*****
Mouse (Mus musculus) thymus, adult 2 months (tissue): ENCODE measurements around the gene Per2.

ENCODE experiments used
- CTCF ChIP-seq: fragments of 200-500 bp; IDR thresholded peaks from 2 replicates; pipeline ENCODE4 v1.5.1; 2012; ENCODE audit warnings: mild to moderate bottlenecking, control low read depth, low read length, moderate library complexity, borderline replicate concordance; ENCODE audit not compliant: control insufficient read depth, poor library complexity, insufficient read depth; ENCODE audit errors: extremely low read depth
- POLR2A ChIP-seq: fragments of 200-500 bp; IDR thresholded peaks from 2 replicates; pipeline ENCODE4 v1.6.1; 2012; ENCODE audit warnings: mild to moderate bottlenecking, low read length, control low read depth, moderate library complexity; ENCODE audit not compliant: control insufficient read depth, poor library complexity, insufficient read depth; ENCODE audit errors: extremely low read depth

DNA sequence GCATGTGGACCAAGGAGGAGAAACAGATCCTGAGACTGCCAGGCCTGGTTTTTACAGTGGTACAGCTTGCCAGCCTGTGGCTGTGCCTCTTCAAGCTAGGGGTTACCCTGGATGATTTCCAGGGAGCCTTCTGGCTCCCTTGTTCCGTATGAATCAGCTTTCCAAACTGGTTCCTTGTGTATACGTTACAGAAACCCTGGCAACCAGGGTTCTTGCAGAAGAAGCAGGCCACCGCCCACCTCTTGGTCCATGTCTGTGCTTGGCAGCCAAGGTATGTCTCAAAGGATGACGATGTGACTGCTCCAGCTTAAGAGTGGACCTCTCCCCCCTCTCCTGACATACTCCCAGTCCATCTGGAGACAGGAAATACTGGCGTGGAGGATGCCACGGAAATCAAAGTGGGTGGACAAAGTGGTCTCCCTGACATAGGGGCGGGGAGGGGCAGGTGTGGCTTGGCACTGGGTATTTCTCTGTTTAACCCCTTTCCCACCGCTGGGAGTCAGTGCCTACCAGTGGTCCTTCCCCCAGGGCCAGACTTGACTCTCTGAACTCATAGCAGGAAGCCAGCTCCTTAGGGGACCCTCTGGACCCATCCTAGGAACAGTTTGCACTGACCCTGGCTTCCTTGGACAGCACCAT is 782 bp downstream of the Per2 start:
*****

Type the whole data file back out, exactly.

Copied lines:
Mouse (Mus musculus) thymus, adult 2 months (tissue): ENCODE measurements around the gene Per2.

ENCODE experiments used
- CTCF ChIP-seq: fragments of 200-500 bp; IDR thresholded peaks from 2 replicates; pipeline ENCODE4 v1.5.1; 2012; ENCODE audit warnings: mild to moderate bottlenecking, control low read depth, low read length, moderate library complexity, borderline replicate concordance; ENCODE audit not compliant: control insufficient read depth, poor library complexity, insufficient read depth; ENCODE audit errors: extremely low read depth
- POLR2A ChIP-seq: fragments of 200-500 bp; IDR thresholded peaks from 2 replicates; pipeline ENCODE4 v1.6.1; 2012; ENCODE audit warnings: mild to moderate bottlenecking, low read length, control low read depth, moderate library complexity; ENCODE audit not compliant: control insufficient read depth, poor library complexity, insufficient read depth; ENCODE audit errors: extremely low read depth

DNA sequence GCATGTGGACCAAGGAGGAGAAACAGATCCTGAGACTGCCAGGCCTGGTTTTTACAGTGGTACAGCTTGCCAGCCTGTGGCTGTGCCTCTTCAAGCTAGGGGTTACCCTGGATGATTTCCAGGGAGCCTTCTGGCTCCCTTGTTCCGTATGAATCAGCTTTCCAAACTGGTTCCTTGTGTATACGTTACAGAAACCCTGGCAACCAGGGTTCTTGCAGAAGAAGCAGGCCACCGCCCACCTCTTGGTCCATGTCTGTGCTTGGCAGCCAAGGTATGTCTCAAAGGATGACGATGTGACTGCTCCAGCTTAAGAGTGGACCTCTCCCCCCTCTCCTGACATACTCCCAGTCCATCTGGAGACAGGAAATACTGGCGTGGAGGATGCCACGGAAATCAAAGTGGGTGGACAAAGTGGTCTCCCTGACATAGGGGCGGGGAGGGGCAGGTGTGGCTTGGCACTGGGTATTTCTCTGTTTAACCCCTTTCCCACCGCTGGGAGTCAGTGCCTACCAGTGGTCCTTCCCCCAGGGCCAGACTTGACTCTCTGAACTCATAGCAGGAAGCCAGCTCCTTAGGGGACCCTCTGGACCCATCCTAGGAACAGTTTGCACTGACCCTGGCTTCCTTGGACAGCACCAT is 782 bp downstream of the Per2 start: